The drug detected, trimetazidine, is a metabolic agent that helps prevent angina attacks and treats vertigo, according to the European Union’s medicines agency. It is banned by the World Anti-Doping Agency because it can help endurance and increase blood flow efficiency.

The most famous case of trimetazidine in sports doping involved Chinese star swimmer Sun Yang. The three-time Olympic champion served a three-month ban in 2014. Russian bobsledder Nadezhda Sergeeva tested positive for trimetazidine at the 2018 PyeongChang Olympics. She was disqualified from the two-woman bobsled event and served an eight-month ban.

It is unclear whether Valieva applied for a therapeutic use exemption or has a history of heart problems.

Russian athletes are in Beijing competing as the “Russian Olympic Committee” (ROC), after the country was banned because of a massive state-sponsored doping scheme at the 2014 Sochi Olympics.

The International Olympic Committee and Switzerland-based International Testing Agency, which oversees the Olympic drug testing program, have declined to comment on the case. It is complicated because minors have protection within the World Anti-Doping Code from being identified.

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MEN’S HOCKEY: The Russian ice hockey team has started its defense of the Olympic men’s gold medal with a 1-0 win over Switzerland in Beijing.

It wasn’t the convincing start to the tournament the Russians may have hoped for as they were outshot 33-30 by a Swiss team not expected to contend for a medal.

The Russians, playing as the Russian Olympic Committee, had a slice of good fortune for the only goal.

A shot from former Edmonton Oilers forward Anton Slepyshev took a double bounce off Swiss goaltender Reto Berra’s pad and Enzo Corvi’s leg on its way into the goal with 2.7 seconds left of the first period.

Fabrice Herzog could have sent the game to overtime when he hit the frame of the goal late in the third period. Russian goaltender Ivan Fedotov had 33 saves for the shutout on his Olympic debut.

ALPINE SKIING: Petra Vlhova added an Olympic gold medal to her growing list of achievements, winning the women’s slalom at the Beijing Games.

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It was Slovakia’s first Olympic medal in Alpine skiing. Mikaela Shiffrin again failed to finish the race.

Vlhova, who has already clinched the World Cup title in the discipline, was only eighth fastest after the first run down the Ice River course. But she made it up for an unofficial combined time of 1 minute, 44.98 seconds.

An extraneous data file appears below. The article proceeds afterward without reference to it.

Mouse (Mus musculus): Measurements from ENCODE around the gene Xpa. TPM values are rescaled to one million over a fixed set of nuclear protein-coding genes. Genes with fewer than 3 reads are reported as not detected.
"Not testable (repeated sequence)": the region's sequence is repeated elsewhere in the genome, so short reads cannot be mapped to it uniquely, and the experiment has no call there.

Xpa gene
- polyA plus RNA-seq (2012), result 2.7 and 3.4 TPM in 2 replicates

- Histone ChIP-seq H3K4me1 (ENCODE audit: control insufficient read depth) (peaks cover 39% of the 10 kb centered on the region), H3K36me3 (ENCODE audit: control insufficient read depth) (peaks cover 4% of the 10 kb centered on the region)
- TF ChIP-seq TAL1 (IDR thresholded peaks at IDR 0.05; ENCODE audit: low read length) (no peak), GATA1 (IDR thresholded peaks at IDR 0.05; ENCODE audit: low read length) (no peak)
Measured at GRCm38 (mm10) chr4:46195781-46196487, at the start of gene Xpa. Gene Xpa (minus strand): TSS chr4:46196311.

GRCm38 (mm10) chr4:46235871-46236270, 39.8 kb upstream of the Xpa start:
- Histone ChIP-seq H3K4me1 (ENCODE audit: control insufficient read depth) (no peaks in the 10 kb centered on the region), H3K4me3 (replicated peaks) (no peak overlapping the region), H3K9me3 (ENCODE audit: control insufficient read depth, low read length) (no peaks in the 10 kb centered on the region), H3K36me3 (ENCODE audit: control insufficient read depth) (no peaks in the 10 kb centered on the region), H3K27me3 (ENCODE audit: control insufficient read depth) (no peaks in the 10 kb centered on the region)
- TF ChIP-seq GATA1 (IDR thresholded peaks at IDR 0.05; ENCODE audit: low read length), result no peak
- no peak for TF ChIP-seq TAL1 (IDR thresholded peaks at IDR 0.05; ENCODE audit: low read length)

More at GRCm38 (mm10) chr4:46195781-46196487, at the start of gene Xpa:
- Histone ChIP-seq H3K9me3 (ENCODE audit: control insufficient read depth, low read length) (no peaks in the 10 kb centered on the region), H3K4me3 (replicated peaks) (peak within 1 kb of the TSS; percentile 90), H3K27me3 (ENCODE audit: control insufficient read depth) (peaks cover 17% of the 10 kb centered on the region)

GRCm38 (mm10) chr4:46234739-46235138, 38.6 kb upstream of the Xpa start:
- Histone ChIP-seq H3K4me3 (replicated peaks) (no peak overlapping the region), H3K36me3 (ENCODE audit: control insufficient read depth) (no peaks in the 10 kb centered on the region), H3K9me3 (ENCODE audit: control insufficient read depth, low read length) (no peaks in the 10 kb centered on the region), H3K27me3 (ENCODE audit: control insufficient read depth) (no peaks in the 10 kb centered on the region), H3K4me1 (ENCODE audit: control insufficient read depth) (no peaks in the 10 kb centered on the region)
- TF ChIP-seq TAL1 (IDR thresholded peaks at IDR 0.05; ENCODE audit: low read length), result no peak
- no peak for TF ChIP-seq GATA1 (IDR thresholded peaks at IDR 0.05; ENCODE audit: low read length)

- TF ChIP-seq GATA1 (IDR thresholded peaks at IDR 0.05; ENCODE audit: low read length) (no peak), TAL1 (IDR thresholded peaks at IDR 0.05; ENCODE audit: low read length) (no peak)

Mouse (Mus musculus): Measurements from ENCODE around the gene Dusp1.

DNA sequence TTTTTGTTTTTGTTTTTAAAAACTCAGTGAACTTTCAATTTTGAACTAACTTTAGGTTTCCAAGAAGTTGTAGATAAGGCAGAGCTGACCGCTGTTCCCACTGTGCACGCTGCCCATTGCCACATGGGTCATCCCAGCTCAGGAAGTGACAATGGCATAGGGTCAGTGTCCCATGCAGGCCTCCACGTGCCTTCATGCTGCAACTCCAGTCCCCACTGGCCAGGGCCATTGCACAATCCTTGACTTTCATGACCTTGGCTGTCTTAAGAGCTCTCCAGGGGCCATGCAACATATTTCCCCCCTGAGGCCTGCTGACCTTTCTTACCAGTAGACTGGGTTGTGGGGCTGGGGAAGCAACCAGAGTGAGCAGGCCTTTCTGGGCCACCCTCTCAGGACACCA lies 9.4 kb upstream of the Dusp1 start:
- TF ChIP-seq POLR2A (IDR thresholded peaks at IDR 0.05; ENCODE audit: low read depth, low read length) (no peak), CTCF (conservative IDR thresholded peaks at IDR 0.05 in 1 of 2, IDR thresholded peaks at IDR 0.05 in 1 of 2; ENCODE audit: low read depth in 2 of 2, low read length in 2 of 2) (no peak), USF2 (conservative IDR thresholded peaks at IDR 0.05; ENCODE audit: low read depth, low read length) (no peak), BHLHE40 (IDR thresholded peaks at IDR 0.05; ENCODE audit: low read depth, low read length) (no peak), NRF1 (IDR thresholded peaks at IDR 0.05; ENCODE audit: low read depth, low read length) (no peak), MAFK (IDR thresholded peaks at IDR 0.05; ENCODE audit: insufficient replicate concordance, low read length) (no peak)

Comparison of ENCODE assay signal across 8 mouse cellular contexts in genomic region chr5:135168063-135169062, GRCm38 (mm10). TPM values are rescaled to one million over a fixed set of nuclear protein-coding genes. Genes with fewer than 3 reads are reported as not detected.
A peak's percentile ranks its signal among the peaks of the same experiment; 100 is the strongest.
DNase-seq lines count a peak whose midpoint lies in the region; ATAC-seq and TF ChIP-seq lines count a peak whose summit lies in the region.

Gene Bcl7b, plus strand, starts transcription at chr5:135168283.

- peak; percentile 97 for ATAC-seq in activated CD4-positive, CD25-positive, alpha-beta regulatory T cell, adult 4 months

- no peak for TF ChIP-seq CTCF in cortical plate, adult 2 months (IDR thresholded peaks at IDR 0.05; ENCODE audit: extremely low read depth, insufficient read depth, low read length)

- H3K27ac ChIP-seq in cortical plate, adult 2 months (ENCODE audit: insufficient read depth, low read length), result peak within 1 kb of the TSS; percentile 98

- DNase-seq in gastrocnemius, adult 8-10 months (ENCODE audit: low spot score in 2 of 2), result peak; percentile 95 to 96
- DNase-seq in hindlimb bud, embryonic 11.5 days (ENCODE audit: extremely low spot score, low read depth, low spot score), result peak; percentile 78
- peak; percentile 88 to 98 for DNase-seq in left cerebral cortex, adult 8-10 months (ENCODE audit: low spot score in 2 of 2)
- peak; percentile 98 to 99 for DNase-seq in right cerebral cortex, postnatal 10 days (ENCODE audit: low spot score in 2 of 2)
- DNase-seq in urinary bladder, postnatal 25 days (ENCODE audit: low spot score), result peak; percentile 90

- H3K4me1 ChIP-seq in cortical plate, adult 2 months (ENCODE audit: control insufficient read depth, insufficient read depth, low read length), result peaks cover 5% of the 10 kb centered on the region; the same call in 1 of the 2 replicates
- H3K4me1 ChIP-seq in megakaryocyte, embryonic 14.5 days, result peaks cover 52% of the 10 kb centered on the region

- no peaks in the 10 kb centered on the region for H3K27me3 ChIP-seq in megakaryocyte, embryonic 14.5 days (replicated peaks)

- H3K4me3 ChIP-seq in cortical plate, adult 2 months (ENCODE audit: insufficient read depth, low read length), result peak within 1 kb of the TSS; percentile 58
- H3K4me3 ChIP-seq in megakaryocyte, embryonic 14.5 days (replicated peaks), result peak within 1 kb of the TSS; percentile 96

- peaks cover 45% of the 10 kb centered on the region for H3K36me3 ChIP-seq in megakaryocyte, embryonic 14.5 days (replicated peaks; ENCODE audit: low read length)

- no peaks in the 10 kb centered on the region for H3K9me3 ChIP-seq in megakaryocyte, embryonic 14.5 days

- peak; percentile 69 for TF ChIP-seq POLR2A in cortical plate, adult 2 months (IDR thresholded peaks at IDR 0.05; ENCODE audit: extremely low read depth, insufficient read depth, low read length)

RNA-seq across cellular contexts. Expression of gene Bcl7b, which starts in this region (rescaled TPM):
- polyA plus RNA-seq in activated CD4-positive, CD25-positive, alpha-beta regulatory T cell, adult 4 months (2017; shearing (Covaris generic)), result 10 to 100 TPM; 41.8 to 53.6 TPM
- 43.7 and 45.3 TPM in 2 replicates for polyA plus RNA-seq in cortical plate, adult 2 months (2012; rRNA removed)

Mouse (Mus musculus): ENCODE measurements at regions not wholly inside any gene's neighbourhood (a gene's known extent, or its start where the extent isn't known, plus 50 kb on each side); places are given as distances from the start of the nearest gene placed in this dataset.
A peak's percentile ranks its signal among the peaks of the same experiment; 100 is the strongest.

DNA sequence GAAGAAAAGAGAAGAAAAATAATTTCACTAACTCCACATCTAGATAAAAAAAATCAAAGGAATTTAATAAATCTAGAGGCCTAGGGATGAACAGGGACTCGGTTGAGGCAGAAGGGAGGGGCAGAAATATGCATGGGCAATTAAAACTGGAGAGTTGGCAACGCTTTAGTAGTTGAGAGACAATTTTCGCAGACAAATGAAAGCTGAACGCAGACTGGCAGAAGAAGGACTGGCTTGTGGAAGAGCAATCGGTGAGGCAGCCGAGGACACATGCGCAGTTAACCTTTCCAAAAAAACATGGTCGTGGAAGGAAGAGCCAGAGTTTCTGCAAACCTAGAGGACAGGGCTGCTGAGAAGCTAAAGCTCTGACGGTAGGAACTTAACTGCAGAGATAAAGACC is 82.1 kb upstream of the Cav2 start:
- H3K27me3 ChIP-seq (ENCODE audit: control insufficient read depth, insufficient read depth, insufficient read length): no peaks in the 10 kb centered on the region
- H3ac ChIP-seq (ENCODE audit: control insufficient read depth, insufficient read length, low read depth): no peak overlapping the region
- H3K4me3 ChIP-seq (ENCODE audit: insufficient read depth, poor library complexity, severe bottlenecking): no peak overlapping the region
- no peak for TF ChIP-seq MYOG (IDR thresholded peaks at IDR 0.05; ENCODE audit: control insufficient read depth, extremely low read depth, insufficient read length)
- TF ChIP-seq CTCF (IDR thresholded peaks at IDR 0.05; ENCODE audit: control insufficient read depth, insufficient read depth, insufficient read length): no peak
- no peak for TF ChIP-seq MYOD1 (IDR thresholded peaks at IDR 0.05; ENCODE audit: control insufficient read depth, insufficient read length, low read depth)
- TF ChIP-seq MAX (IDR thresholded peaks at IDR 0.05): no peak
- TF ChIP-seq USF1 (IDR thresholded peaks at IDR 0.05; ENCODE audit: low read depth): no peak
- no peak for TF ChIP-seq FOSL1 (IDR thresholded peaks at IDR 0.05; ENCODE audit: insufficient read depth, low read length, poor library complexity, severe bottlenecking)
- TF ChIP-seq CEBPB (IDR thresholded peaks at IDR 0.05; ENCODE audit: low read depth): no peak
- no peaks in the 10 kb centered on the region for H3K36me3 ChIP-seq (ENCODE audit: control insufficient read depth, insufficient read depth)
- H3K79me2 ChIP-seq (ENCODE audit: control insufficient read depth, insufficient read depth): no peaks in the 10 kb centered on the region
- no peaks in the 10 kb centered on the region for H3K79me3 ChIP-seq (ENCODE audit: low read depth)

Katharina Liensberger of Austria was 0.08 seconds slower than Vlhova over the two legs for second. Wendy Holdener of Switzerland was third, 0.12 behind Vlhova.

SPEEDSKATING: Olympic gold medalist Nils van der Poel accused the Netherlands speedskating program of “corruption” over a report that its officials try to influence the ice makers to set up conditions that benefit Dutch athletes.

Van der Poel made his scathing comments during a news conference Wednesday at the Olympic Village, three days after his victory in the 5,000 meters gave Sweden its first speedskating medal since 1988.

“This isn’t my idea of fair play,” van der Poel said. “The Olympics is higher, stronger, faster. This is corruption. This is trying to alter the field of play in your favor by using unethical and immoral means.”

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Van der Poel said he had read an article on a Dutch website that suggested the world’s strongest team is using a scientist to try to make sure the Ice Ribbon oval is set up to its advantage.

While saying he has confidence in Mark Messer, who oversees the ice, van der Poel said the Dutch program deserves to be punished if the report is true.

“This is the biggest scandal in our sport,” he said. “We have doping cases in our sport every now and then. I do not see how this is any less serious.”

Dutch technical director Maurits Hendriks reportedly called van der Poel’s comments “unworthy of an Olympic champion.”

“Measuring the ice temperature has been going on for 20 years,” Hendriks said in Dutch media. “And anyone who comes to the skating rink more often sees that all countries have contact with the ice master.”

• Hwang Daeheon became the fourth South Korean in six Olympics to win the gold medal in the men’s 1,500-meter short track speedskating when he stuck his skate in front in a tight finish of the 10-man final. Six skaters lined up on the start and the other four in back, and the pack circling the rink looked more like a relay than an individual final.

LUGE: Tobias Wendl and Tobias Arlt won their third straight Olympic doubles luge gold medal, holding off German teammates Toni Eggert and Sascha Benecken by 0.099 seconds. Germany is 3 for 3 in luge gold medals at the Beijing Games and will go for a sweep in the team relay.

FREESTYLE BIG AIR: Birk Ruud of Norway won the gold medal in the Olympics’ first men’s freestyle big air event and then honored his father, who died of cancer last year. After landing at the bottom of Big Air Shougang and unfurling a Norwegian flag, the 21-year-old pulled down his sleeve to reveal a gold bracelet, a gift from his father.

“Papa, you’re with me,” he said, tapping his heart.